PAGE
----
Nobody owes you their attention. It’s your responsibility to keep your audience engaged.
These days, everyone is an instructor, whether you're managing a team, teaching a course, or leading a meeting… you have to teach.
But monotony causes audiences to tune out. This is why it’s so excruciating to be talked at on Zoom for an hour straight. It’s mind-numbing.
An approach I call the State Change Method:
A “state change” is anything that punctuates an instructor’s monologue—it causes students to snap to attention. Aim for a state change every 3–5 minutes to break up the monotony.
Examples of state changes include:
Commenting in the chat box
Hearing from other students
Asking the audience to guess the answer
Switching from screenshare to gallery view and back again
Guided exercises ("1 minute to work silently, then share out")
The State Change Method is built around modern audiences that are even more naturally restless--and instead of blaming people for not being able to sit still, the responsibility is on the instructor (that’s you) to make the lectures exciting enough to want to stay awake for.
Here's why it works & how to add state changes to every presentation 👇
1. Vary your pace/style
The State Change method creates a dynamic sense of rhythm. Check out the example below. Humans appreciate rhythm and variety in everything. Sentences that are all the same length are boring. But short sentences, long sentences, different sized paragraphs, different sentence structures--all of these help the reader stay engaged. The same is true for live workshops.
2. Fight the urge to tell
When a student approaches you with a question, throw it back at them. Give them a chance to think rigorously. Instead of answering right away, say: “What do you think? How would you tackle this?”
Many times, your students have thought of solutions to the problem you’re discussing, but they don’t feel confident with their own ideas so they look to you (the instructor) for guidance. This line of Socratic questioning helps you lead the student to the right answer--and students remember the lesson much more deeply this way.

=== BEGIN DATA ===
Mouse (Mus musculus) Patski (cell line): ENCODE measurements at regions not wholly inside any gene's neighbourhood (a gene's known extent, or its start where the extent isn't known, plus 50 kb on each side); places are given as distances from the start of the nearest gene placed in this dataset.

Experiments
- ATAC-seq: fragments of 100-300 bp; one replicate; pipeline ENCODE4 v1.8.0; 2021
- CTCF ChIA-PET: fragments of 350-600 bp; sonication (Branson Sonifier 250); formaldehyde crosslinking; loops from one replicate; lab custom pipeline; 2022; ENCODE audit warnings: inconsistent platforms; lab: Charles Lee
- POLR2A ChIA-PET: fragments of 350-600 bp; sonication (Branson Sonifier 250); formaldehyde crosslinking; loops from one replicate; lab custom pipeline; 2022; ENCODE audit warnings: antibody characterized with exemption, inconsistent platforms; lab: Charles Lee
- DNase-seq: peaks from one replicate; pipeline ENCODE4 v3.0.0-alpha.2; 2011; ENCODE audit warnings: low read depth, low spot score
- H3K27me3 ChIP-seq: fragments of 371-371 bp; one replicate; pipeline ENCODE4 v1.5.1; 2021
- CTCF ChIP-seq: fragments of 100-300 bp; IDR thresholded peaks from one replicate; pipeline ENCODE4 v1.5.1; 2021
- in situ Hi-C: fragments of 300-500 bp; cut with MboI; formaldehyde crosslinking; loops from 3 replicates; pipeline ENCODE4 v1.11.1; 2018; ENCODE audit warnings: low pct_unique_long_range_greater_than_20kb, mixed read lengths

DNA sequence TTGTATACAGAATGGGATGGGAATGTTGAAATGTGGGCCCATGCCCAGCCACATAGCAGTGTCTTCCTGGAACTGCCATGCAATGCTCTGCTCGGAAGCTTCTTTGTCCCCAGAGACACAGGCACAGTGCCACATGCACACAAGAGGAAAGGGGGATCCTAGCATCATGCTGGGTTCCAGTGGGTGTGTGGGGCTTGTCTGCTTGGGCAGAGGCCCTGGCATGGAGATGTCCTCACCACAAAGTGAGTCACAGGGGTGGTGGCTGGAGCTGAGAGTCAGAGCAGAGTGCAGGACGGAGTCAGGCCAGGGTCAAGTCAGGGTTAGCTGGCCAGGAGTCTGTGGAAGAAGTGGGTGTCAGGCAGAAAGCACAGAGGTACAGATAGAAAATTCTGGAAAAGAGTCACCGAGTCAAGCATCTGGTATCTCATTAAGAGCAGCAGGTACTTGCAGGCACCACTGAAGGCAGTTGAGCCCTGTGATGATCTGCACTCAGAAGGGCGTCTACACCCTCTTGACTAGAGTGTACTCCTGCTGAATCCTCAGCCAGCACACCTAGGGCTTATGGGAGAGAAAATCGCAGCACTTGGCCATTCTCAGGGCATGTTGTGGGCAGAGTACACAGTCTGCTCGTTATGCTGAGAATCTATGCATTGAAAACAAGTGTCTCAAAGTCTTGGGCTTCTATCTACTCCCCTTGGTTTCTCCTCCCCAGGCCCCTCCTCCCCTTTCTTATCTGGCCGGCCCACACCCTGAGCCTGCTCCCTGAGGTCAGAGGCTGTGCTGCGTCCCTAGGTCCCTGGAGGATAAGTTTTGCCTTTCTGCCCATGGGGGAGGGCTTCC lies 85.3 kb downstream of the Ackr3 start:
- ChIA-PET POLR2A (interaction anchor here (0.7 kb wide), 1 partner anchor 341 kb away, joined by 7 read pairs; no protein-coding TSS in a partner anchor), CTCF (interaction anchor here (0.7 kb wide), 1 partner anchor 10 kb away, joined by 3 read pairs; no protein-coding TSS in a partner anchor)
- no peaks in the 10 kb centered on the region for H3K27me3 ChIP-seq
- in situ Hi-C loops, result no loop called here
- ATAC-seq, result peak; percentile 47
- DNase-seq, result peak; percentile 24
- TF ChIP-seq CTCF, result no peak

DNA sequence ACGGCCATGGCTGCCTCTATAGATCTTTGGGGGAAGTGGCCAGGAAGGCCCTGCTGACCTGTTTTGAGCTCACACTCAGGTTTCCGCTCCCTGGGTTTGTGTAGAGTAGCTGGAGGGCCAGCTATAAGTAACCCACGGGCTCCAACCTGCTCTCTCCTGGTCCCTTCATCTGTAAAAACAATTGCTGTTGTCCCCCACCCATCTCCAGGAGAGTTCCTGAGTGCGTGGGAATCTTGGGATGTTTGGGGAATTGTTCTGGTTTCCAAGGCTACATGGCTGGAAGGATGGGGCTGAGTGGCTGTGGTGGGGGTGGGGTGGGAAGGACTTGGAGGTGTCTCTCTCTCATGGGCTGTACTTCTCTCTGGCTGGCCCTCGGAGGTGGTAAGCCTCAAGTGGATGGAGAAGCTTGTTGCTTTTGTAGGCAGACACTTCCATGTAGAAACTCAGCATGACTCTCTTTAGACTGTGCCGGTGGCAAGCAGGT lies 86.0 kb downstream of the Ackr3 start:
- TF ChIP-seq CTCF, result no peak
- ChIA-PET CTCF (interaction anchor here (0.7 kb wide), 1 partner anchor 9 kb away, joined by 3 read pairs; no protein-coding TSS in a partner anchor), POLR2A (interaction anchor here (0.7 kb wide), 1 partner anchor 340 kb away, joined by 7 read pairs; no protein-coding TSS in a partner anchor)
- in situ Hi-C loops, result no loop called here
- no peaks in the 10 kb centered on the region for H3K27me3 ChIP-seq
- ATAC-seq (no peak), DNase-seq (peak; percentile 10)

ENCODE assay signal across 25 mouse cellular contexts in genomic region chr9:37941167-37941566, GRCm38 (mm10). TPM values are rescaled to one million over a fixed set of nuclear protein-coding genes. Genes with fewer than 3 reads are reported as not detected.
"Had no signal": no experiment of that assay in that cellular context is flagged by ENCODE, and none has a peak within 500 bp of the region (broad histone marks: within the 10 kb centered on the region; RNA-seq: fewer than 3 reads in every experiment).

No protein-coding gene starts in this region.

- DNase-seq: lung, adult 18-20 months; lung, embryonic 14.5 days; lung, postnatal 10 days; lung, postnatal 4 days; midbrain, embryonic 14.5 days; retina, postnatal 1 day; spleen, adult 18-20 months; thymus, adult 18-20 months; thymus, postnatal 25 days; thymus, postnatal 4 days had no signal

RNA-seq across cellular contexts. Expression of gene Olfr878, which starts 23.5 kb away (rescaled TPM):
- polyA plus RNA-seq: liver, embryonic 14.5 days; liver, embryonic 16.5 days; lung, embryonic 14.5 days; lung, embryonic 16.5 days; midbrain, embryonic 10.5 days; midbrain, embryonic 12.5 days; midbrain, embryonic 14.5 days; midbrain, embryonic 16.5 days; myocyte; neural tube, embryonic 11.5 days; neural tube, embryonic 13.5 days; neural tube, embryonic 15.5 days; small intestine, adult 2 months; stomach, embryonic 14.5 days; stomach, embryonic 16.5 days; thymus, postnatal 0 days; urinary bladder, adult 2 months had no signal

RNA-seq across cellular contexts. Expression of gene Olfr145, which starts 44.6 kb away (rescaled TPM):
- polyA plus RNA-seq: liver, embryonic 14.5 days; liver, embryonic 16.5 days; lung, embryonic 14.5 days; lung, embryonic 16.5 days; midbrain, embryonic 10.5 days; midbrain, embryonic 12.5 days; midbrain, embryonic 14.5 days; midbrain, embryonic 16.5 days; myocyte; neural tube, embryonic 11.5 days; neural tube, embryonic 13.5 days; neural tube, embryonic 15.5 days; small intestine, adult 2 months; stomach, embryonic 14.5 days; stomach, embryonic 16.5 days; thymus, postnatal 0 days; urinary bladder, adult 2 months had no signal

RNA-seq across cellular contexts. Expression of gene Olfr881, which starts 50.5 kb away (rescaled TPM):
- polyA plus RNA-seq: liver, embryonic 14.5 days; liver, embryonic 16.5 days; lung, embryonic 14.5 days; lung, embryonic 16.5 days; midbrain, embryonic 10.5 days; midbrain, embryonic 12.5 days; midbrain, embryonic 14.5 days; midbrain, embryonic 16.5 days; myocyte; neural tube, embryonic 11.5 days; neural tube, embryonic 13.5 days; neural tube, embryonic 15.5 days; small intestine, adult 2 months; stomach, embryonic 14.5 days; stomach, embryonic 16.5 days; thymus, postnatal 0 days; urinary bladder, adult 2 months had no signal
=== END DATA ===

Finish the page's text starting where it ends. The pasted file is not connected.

3. Speed up the perceived pacing
With Zoom lectures, it’s better to have 5 slides with 1 point on each, than 1 slide with 5 points on it. One slide with multiple bullet points doesn’t have much movement. Our eyes are used to seeing movement on screens. TV producers know this. Play into it.
4. Embrace interactivity
When I ask students of cohort-based courses what they want more of, they rarely say “more lectures.” Instead they say “I wish there were more chances to meet students, discuss feedback, and practice what we learned.”
Many folks (myself included) are worried about running out of content. Your first instinct might be to add more material, but challenge yourself to resist. When in doubt, add more interactivity. Not more content.
5. Aim for a participatory experience in the first 5-10 mins
If you're giving a talk, don’t give a detailed history of your bio/background for 20 minutes (and immediately put everyone to sleep). Set the tone for participants that this is an active experience worth attending live. And worth staying awake for.
💡 Pro tip: In the first minute, ask everyone a “no fail” question—a type of question where everyone can chime in. For example, what’s your favorite snack or what’s a great movie you watched recently? The sooner your students can participate, the better.
To recap, state changes are your friend. Take your existing slides, look at the list of state changes above, and challenge yourself to add as many as possible.
You'll be surprised by how easy it is and how much your students' eyes will light up.
PS The best way to learn tactics like the State Change Method is to see it live. That’s why we built the Maven Course Accelerator
to be interactive and project-based. In this free, 3-week program, you’ll experience how a world class cohort-based course is delivered so you build an amazing course yourself.
This program is for smart, capable operators and covers the basics of positioning, course design, and marketing. Hundreds of successful instructors like Dave Kline, Amanda Natividad, Christian Wattig, and Marily Nika have graduated from this course.